Wells Fargo Has Agreed to Pay $500 million to Settle Charges; Money Will Be Returned to Investors. $500 Million Is Part of a Combined $3 Billion Settlement With the SEC and the Department of Justice.
Kehoe Law Firm, P.C. is making investors aware that on February 21, 2020, the SEC announced that Wells Fargo & Co. has been charged for misleading investors about the success of its core business strategy at a time when it was opening fake accounts for unknowing customers and selling unnecessary products that went unused. The SEC announced that Wells Fargo has agreed to pay $500 million to settle the charges, which will be returned to harmed investors. The $500 million payment is part of a combined $3 billion settlement with the SEC and the Department of Justice.
According to the SEC’s order, between 2012 and 2016, Wells Fargo publicly touted to investors the success of its Community Bank’s “cross-sell” strategy – selling additional financial products to its existing customers – which it characterized as a key component of its financial success. The order finds that Wells Fargo sought to induce investors’ continued reliance on the cross-sell metric even though it was inflated by accounts and services that were unused, unneeded, or unauthorized. According to the order, from 2002 to 2016, Wells Fargo opened millions of accounts of financial products that were unauthorized or fraudulent. Wells Fargo’s Community Bank also pressured customers to buy products they did not need and would not use. The order finds that these accounts were opened through sales practices inconsistent with Wells Fargo’s investor disclosures regarding its purported needs-based selling model.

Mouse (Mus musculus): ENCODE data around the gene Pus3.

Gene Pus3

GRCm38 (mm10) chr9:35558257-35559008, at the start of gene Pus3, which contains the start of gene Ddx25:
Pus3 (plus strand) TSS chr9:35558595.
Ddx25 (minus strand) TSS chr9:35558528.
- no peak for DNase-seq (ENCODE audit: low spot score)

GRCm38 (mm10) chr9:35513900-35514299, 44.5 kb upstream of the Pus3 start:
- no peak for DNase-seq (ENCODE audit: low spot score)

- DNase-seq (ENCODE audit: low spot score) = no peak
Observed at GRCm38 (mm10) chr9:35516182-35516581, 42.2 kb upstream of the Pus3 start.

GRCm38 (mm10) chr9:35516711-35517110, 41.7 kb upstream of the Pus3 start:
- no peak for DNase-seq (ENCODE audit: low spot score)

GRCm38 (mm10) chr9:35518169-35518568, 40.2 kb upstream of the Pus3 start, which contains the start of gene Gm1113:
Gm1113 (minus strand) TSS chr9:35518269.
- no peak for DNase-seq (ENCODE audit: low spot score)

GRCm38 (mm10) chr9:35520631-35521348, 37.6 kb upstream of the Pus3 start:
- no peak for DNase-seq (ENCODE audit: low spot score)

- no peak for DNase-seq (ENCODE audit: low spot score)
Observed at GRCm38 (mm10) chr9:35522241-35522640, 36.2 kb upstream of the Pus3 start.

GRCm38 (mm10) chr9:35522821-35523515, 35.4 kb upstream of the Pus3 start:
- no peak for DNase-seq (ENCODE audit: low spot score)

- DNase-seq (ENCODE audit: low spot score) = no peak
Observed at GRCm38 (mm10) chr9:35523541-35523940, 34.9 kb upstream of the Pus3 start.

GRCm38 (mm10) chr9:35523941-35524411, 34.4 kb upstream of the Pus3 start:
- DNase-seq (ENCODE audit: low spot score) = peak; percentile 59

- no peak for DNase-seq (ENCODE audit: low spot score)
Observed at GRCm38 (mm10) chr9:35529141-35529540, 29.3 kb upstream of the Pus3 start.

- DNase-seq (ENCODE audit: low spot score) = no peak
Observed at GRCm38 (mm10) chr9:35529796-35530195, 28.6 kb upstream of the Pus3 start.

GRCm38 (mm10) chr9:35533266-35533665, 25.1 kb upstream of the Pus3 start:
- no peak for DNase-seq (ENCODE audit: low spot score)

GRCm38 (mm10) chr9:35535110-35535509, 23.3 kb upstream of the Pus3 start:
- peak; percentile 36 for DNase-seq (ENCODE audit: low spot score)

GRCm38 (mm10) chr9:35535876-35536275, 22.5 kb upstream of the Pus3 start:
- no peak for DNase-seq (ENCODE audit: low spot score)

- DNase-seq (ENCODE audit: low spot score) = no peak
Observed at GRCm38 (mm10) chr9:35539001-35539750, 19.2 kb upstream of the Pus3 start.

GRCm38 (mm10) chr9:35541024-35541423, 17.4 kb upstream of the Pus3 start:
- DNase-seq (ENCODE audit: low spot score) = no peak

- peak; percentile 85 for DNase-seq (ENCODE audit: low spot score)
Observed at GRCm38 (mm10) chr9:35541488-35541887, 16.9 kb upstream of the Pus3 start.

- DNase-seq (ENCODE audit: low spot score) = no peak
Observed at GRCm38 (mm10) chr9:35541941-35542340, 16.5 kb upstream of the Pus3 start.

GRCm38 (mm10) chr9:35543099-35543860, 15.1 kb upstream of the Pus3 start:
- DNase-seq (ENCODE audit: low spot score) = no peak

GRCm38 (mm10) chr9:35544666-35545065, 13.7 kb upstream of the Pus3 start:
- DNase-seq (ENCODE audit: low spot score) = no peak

The SEC’s order finds that Wells Fargo violated the antifraud provisions of the Securities Exchange Act of 1934. Wells Fargo has agreed to cease and desist from committing or causing any future violations of these provisions and to pay a civil penalty of $500 million. The SEC will distribute this money to harmed investors.
According to the Summary of the SEC’s “Order Instituting Cease-And Desist Proceedings Pursuant To Section 21c Of The Securities Exchange Act Of 1934, Making Findings, And Imposing A Cease-And-Desist Order”:
1. These proceedings arise out of a fraud committed by Wells Fargo from 2012 through 2016, when the Company misled investors regarding the success of the core business strategy of the Community Bank operating segment, its largest business unit. Wells Fargo publicly stated on numerous occasions that its sales strategy was “needs-based.” In other words, Wells Fargo claimed that its strategy was to sell customers the accounts that they needed. Well Fargo published a Community Bank “cross-sell metric” in its Annual Reports, and quarterly and annual filings with the Commission that purported to be the ratio of the number of accounts and products per retail bank household. During investor presentations and analyst conferences, Wells Fargo characterized its cross-selling strategy to investors as a key component of its financial success and routinely discussed its efforts to achieve cross-sell growth. Wells Fargo referred to the Community Bank’s cross-sell metric as proof of its success at executing on this core business strategy.